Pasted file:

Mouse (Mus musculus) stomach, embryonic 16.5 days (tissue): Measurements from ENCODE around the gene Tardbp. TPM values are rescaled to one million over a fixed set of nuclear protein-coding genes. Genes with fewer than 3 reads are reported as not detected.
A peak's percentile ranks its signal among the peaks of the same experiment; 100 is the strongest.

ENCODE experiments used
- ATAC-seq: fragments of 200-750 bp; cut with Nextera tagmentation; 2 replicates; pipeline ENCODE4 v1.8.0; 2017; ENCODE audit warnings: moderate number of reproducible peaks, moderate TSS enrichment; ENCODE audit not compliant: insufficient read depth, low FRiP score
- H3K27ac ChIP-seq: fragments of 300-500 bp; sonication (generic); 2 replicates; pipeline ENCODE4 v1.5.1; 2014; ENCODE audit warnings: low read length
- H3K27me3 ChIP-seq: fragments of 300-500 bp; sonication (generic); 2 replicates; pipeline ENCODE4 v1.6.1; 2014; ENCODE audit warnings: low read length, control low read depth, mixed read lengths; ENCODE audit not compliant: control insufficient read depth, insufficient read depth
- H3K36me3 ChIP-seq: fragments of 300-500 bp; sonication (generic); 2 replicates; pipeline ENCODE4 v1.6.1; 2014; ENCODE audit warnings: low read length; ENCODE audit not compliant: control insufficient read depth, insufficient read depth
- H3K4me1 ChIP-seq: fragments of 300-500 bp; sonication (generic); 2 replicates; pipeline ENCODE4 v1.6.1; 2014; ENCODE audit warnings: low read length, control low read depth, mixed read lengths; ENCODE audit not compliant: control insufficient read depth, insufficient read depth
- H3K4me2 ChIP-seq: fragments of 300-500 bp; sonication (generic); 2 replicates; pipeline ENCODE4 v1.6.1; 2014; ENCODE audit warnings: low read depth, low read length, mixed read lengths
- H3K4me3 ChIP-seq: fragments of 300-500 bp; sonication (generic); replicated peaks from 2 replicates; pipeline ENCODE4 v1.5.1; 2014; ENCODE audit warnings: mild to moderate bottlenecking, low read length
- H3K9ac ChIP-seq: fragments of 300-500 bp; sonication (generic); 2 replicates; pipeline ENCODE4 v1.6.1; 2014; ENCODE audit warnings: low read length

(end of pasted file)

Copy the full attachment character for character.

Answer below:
Mouse (Mus musculus) stomach, embryonic 16.5 days (tissue): Measurements from ENCODE around the gene Tardbp. TPM values are rescaled to one million over a fixed set of nuclear protein-coding genes. Genes with fewer than 3 reads are reported as not detected.
A peak's percentile ranks its signal among the peaks of the same experiment; 100 is the strongest.

ENCODE experiments used
- ATAC-seq: fragments of 200-750 bp; cut with Nextera tagmentation; 2 replicates; pipeline ENCODE4 v1.8.0; 2017; ENCODE audit warnings: moderate number of reproducible peaks, moderate TSS enrichment; ENCODE audit not compliant: insufficient read depth, low FRiP score
- H3K27ac ChIP-seq: fragments of 300-500 bp; sonication (generic); 2 replicates; pipeline ENCODE4 v1.5.1; 2014; ENCODE audit warnings: low read length
- H3K27me3 ChIP-seq: fragments of 300-500 bp; sonication (generic); 2 replicates; pipeline ENCODE4 v1.6.1; 2014; ENCODE audit warnings: low read length, control low read depth, mixed read lengths; ENCODE audit not compliant: control insufficient read depth, insufficient read depth
- H3K36me3 ChIP-seq: fragments of 300-500 bp; sonication (generic); 2 replicates; pipeline ENCODE4 v1.6.1; 2014; ENCODE audit warnings: low read length; ENCODE audit not compliant: control insufficient read depth, insufficient read depth
- H3K4me1 ChIP-seq: fragments of 300-500 bp; sonication (generic); 2 replicates; pipeline ENCODE4 v1.6.1; 2014; ENCODE audit warnings: low read length, control low read depth, mixed read lengths; ENCODE audit not compliant: control insufficient read depth, insufficient read depth
- H3K4me2 ChIP-seq: fragments of 300-500 bp; sonication (generic); 2 replicates; pipeline ENCODE4 v1.6.1; 2014; ENCODE audit warnings: low read depth, low read length, mixed read lengths
- H3K4me3 ChIP-seq: fragments of 300-500 bp; sonication (generic); replicated peaks from 2 replicates; pipeline ENCODE4 v1.5.1; 2014; ENCODE audit warnings: mild to moderate bottlenecking, low read length
- H3K9ac ChIP-seq: fragments of 300-500 bp; sonication (generic); 2 replicates; pipeline ENCODE4 v1.6.1; 2014; ENCODE audit warnings: low read length